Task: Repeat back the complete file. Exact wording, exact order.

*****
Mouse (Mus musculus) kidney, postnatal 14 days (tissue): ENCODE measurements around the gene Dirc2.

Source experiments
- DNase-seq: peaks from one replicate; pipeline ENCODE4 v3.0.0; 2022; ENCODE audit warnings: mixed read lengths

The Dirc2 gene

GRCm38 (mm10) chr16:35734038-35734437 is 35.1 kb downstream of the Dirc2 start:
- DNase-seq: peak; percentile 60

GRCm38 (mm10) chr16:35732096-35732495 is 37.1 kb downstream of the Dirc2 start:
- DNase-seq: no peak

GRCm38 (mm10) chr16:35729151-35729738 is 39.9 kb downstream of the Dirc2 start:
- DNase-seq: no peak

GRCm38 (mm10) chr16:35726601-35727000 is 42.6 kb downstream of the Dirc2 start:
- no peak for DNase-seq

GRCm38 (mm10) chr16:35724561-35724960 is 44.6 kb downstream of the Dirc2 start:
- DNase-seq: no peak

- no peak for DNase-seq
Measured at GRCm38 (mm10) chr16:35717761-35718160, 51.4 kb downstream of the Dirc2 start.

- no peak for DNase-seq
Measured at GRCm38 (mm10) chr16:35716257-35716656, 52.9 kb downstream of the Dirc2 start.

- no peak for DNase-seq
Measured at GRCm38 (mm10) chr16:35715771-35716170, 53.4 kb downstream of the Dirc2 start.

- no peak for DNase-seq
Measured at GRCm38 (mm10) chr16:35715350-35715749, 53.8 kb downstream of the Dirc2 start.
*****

Mouse (Mus musculus) kidney, postnatal 14 days (tissue): ENCODE measurements around the gene Dirc2.

Source experiments
- DNase-seq: peaks from one replicate; pipeline ENCODE4 v3.0.0; 2022; ENCODE audit warnings: mixed read lengths

The Dirc2 gene

GRCm38 (mm10) chr16:35734038-35734437 is 35.1 kb downstream of the Dirc2 start:
- DNase-seq: peak; percentile 60

GRCm38 (mm10) chr16:35732096-35732495 is 37.1 kb downstream of the Dirc2 start:
- DNase-seq: no peak

GRCm38 (mm10) chr16:35729151-35729738 is 39.9 kb downstream of the Dirc2 start:
- DNase-seq: no peak

GRCm38 (mm10) chr16:35726601-35727000 is 42.6 kb downstream of the Dirc2 start:
- no peak for DNase-seq

GRCm38 (mm10) chr16:35724561-35724960 is 44.6 kb downstream of the Dirc2 start:
- DNase-seq: no peak

- no peak for DNase-seq
Measured at GRCm38 (mm10) chr16:35717761-35718160, 51.4 kb downstream of the Dirc2 start.

- no peak for DNase-seq
Measured at GRCm38 (mm10) chr16:35716257-35716656, 52.9 kb downstream of the Dirc2 start.

- no peak for DNase-seq
Measured at GRCm38 (mm10) chr16:35715771-35716170, 53.4 kb downstream of the Dirc2 start.

- no peak for DNase-seq
Measured at GRCm38 (mm10) chr16:35715350-35715749, 53.8 kb downstream of the Dirc2 start.